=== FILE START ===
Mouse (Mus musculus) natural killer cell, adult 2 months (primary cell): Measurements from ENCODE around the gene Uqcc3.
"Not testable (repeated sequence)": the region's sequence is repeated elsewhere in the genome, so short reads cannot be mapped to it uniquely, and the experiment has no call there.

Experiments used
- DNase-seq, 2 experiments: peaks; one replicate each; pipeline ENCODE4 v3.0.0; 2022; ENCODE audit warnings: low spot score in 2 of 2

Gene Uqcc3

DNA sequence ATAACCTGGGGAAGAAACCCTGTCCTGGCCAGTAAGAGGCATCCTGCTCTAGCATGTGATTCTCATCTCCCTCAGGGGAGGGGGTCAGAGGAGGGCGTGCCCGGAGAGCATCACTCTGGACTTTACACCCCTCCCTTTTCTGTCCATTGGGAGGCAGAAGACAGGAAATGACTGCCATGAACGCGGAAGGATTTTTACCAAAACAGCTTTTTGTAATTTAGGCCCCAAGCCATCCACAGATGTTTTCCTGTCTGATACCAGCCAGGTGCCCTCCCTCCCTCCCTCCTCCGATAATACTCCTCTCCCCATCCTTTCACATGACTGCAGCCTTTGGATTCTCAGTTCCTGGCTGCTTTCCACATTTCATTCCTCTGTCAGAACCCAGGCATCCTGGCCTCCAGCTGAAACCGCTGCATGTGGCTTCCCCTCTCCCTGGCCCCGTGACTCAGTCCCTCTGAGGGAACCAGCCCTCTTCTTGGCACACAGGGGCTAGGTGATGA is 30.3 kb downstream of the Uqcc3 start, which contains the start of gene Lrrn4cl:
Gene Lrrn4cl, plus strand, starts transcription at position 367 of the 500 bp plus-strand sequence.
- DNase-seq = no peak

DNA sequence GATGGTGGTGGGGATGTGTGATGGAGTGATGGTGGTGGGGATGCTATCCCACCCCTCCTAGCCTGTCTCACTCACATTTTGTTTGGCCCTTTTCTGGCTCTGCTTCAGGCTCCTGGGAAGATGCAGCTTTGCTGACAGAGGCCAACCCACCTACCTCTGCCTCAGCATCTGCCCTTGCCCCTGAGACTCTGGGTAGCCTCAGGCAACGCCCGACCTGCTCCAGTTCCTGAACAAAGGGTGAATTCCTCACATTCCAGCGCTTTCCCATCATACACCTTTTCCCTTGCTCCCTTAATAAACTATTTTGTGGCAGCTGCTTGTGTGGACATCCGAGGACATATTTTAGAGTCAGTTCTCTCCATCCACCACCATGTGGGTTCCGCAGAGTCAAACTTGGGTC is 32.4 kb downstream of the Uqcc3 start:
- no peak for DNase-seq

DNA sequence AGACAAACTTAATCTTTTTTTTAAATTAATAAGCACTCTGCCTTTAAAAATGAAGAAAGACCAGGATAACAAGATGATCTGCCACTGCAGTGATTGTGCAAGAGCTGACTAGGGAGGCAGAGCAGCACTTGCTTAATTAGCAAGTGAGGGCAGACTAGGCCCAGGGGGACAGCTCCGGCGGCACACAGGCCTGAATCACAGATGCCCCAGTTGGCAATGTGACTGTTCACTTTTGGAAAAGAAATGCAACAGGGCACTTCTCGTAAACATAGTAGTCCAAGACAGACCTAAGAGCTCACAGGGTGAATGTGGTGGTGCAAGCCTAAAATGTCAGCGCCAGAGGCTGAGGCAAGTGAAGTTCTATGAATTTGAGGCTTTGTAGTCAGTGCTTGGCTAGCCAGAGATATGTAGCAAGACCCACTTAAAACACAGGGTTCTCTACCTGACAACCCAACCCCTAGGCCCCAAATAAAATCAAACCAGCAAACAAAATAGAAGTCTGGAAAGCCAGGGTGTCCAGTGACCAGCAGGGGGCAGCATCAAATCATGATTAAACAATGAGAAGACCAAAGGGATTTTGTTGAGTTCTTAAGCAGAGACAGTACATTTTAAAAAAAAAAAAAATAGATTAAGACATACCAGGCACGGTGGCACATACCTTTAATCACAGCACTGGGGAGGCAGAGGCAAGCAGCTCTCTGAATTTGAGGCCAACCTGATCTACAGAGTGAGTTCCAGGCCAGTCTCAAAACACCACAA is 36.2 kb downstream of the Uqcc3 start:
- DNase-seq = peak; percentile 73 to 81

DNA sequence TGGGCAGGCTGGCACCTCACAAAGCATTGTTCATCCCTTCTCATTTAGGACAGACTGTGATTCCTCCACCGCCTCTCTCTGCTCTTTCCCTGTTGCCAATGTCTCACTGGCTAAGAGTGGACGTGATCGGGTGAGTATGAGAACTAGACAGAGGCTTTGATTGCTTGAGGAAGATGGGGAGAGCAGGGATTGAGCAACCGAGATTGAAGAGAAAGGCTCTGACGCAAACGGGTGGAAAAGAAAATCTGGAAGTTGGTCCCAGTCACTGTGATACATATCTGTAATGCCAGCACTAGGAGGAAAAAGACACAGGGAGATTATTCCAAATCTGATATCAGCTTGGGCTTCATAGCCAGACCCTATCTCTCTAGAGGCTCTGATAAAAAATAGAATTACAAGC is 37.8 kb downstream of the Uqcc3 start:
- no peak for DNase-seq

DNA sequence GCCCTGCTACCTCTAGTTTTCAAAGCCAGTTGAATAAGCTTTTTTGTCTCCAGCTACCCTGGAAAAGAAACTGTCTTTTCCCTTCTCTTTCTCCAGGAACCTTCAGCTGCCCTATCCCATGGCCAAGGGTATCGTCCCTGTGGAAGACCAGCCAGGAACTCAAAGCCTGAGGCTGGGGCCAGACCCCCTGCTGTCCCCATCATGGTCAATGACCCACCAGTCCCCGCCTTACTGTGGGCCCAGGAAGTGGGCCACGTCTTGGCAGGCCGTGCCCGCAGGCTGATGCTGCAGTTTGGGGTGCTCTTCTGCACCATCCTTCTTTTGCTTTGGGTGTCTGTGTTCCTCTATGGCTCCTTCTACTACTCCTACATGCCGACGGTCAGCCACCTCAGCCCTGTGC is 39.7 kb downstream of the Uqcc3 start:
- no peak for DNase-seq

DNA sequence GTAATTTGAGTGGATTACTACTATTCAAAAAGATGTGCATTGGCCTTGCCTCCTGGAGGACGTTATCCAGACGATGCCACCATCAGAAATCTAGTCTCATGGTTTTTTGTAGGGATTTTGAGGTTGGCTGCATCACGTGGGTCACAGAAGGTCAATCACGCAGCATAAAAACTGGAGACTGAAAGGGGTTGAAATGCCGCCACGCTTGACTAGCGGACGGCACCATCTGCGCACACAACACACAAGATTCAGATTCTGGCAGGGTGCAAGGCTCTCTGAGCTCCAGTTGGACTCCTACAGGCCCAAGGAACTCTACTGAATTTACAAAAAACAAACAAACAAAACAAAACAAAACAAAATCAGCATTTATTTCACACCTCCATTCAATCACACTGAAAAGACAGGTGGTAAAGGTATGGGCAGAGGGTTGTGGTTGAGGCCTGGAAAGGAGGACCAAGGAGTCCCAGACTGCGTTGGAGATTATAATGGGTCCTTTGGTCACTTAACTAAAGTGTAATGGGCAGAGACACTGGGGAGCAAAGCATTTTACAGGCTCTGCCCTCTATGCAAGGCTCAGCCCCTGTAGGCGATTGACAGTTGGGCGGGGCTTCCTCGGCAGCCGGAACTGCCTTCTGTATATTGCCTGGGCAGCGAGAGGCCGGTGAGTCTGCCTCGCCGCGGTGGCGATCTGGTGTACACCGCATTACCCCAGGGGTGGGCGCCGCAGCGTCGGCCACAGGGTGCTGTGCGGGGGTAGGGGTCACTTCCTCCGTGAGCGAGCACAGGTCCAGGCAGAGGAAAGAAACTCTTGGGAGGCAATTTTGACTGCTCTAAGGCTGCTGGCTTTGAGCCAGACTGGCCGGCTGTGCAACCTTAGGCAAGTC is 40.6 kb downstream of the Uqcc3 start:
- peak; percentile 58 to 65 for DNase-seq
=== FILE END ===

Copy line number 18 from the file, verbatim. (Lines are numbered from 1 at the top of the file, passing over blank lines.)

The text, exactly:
- peak; percentile 58 to 65 for DNase-seq